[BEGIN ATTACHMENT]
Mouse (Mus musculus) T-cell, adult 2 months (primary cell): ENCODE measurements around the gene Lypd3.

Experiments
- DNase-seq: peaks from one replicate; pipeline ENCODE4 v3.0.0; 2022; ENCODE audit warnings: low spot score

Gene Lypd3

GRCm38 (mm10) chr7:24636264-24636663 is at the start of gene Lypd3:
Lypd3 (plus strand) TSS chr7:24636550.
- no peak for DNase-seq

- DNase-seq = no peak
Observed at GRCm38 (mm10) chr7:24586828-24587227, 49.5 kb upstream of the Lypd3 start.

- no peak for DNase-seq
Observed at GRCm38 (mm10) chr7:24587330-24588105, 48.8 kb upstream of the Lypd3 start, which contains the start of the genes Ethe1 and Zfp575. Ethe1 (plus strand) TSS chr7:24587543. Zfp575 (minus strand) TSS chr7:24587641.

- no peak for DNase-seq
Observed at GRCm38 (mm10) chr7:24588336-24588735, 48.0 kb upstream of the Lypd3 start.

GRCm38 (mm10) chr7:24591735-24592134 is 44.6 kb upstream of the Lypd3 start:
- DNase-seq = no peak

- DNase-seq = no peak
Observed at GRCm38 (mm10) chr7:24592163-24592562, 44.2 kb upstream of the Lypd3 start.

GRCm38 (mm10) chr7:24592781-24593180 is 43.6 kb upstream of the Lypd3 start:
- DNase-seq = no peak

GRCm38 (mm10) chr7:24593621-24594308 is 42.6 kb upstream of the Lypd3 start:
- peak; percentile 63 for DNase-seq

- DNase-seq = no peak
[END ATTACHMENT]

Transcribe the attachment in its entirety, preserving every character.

Mouse (Mus musculus) T-cell, adult 2 months (primary cell): ENCODE measurements around the gene Lypd3.

Experiments
- DNase-seq: peaks from one replicate; pipeline ENCODE4 v3.0.0; 2022; ENCODE audit warnings: low spot score

Gene Lypd3

GRCm38 (mm10) chr7:24636264-24636663 is at the start of gene Lypd3:
Lypd3 (plus strand) TSS chr7:24636550.
- no peak for DNase-seq

- DNase-seq = no peak
Observed at GRCm38 (mm10) chr7:24586828-24587227, 49.5 kb upstream of the Lypd3 start.

- no peak for DNase-seq
Observed at GRCm38 (mm10) chr7:24587330-24588105, 48.8 kb upstream of the Lypd3 start, which contains the start of the genes Ethe1 and Zfp575. Ethe1 (plus strand) TSS chr7:24587543. Zfp575 (minus strand) TSS chr7:24587641.

- no peak for DNase-seq
Observed at GRCm38 (mm10) chr7:24588336-24588735, 48.0 kb upstream of the Lypd3 start.

GRCm38 (mm10) chr7:24591735-24592134 is 44.6 kb upstream of the Lypd3 start:
- DNase-seq = no peak

- DNase-seq = no peak
Observed at GRCm38 (mm10) chr7:24592163-24592562, 44.2 kb upstream of the Lypd3 start.

GRCm38 (mm10) chr7:24592781-24593180 is 43.6 kb upstream of the Lypd3 start:
- DNase-seq = no peak

GRCm38 (mm10) chr7:24593621-24594308 is 42.6 kb upstream of the Lypd3 start:
- peak; percentile 63 for DNase-seq

- DNase-seq = no peak